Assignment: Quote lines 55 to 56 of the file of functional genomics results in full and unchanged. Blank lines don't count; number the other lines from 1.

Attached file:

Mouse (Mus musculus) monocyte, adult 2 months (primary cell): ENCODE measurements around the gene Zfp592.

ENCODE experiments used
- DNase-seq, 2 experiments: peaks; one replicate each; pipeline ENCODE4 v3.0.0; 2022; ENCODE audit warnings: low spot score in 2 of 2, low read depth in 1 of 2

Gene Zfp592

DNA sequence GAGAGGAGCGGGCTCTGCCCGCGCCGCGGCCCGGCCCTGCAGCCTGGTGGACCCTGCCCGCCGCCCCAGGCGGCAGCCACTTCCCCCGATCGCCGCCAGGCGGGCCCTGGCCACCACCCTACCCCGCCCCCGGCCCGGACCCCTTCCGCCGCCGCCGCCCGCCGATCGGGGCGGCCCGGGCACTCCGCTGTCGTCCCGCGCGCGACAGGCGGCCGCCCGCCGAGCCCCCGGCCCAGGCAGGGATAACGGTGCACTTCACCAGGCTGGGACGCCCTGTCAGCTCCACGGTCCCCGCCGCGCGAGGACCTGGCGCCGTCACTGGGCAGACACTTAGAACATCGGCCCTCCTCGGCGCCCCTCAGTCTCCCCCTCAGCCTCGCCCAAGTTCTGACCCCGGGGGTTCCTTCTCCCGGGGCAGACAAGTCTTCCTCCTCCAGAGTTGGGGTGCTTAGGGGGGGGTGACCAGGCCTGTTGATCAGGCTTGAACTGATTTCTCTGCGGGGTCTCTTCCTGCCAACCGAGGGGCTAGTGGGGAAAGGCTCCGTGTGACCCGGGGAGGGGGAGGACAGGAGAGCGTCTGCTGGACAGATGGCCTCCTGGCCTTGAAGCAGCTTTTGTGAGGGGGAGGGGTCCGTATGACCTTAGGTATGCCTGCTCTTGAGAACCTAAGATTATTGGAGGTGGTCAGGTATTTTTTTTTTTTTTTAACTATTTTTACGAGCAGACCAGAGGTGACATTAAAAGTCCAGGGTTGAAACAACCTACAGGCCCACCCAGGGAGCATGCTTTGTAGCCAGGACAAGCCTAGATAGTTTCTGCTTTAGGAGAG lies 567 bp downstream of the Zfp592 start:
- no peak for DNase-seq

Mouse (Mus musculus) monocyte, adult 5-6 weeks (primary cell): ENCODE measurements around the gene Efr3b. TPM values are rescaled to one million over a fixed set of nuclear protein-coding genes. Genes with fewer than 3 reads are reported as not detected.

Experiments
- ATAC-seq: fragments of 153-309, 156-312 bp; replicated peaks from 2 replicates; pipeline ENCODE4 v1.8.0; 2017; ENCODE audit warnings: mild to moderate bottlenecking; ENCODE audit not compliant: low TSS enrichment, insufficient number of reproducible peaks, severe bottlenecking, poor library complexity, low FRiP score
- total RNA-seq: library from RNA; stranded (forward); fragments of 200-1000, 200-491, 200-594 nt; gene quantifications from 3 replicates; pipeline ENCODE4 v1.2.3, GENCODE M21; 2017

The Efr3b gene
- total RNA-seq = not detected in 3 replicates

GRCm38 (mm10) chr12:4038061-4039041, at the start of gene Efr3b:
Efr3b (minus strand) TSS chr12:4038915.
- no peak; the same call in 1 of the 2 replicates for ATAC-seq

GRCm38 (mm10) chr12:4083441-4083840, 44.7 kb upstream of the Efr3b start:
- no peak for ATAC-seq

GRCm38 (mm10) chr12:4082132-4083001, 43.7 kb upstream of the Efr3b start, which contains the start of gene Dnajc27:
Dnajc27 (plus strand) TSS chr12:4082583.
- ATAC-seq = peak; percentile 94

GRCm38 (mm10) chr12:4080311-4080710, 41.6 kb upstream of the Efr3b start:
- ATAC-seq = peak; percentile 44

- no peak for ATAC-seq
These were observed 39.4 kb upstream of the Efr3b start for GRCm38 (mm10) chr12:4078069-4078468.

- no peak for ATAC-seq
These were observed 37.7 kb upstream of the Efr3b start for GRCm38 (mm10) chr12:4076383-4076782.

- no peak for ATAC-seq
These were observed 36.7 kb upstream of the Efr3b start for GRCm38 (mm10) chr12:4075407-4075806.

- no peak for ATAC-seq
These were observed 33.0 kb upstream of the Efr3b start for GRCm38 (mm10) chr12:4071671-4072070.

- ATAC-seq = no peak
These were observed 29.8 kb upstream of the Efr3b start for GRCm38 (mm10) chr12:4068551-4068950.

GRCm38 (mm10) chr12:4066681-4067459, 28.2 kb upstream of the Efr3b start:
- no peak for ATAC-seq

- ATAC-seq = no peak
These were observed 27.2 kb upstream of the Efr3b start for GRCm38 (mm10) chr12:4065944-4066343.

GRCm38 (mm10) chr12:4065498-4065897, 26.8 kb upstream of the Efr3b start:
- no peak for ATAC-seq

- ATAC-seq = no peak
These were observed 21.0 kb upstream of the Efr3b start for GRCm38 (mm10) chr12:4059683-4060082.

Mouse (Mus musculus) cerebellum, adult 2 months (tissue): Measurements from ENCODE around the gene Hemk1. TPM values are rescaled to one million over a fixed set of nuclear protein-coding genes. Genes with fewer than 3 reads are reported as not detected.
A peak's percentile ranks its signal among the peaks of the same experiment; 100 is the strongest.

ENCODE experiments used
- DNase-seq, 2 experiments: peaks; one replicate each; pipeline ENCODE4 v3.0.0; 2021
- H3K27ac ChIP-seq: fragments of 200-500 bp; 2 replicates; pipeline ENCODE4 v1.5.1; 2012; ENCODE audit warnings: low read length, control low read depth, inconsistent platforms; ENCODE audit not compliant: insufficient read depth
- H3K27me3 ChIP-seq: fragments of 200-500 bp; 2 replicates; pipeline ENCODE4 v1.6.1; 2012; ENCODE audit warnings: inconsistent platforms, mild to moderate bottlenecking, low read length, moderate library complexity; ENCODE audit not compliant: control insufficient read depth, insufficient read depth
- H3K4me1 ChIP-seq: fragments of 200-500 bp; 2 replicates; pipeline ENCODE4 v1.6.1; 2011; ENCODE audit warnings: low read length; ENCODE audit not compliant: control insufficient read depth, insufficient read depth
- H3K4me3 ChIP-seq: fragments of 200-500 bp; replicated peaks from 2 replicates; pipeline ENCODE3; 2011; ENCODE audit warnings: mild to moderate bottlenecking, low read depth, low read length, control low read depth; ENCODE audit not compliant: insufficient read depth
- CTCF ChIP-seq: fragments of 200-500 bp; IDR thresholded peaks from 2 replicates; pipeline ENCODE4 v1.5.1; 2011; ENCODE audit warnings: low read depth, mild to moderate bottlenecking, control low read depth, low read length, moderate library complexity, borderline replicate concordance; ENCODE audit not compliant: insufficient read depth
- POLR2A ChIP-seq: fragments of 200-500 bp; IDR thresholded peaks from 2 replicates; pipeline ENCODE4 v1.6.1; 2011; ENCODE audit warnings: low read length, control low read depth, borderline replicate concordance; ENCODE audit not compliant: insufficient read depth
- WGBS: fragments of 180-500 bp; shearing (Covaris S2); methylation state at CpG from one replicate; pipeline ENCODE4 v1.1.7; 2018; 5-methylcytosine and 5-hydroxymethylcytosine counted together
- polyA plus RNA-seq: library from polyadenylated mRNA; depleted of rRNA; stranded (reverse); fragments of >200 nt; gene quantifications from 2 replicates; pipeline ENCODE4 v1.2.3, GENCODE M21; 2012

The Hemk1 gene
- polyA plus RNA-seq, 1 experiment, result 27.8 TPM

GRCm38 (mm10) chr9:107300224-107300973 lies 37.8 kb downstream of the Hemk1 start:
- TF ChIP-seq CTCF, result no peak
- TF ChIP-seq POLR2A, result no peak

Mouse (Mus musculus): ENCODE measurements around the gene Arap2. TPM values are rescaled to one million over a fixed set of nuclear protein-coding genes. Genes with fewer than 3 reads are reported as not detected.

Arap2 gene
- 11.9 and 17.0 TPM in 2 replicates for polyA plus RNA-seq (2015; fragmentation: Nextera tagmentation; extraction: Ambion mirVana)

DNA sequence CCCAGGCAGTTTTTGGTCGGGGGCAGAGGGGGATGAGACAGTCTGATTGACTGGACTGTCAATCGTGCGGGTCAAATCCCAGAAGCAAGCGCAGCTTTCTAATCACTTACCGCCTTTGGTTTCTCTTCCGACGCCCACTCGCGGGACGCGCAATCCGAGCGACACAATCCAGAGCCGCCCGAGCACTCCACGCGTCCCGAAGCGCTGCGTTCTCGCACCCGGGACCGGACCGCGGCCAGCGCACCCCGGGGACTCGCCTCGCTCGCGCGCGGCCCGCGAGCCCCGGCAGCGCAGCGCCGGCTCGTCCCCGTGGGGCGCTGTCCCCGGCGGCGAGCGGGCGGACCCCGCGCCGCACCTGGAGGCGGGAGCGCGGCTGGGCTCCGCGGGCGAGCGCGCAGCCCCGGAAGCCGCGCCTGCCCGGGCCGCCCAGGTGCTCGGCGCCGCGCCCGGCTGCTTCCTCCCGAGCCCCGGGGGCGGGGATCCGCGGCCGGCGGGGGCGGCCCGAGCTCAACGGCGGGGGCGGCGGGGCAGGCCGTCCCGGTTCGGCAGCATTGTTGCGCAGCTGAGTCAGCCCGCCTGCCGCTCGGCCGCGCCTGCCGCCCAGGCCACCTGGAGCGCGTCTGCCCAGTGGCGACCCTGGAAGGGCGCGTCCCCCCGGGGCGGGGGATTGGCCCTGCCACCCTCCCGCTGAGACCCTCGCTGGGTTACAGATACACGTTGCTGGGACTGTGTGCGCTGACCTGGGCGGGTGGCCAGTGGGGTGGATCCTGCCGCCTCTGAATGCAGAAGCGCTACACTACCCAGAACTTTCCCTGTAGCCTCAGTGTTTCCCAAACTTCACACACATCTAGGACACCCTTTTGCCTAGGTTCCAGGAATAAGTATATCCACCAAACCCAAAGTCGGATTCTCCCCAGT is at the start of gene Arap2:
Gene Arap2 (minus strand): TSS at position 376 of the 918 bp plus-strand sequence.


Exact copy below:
GRCm38 (mm10) chr9:107300224-107300973 lies 37.8 kb downstream of the Hemk1 start:
- TF ChIP-seq CTCF, result no peak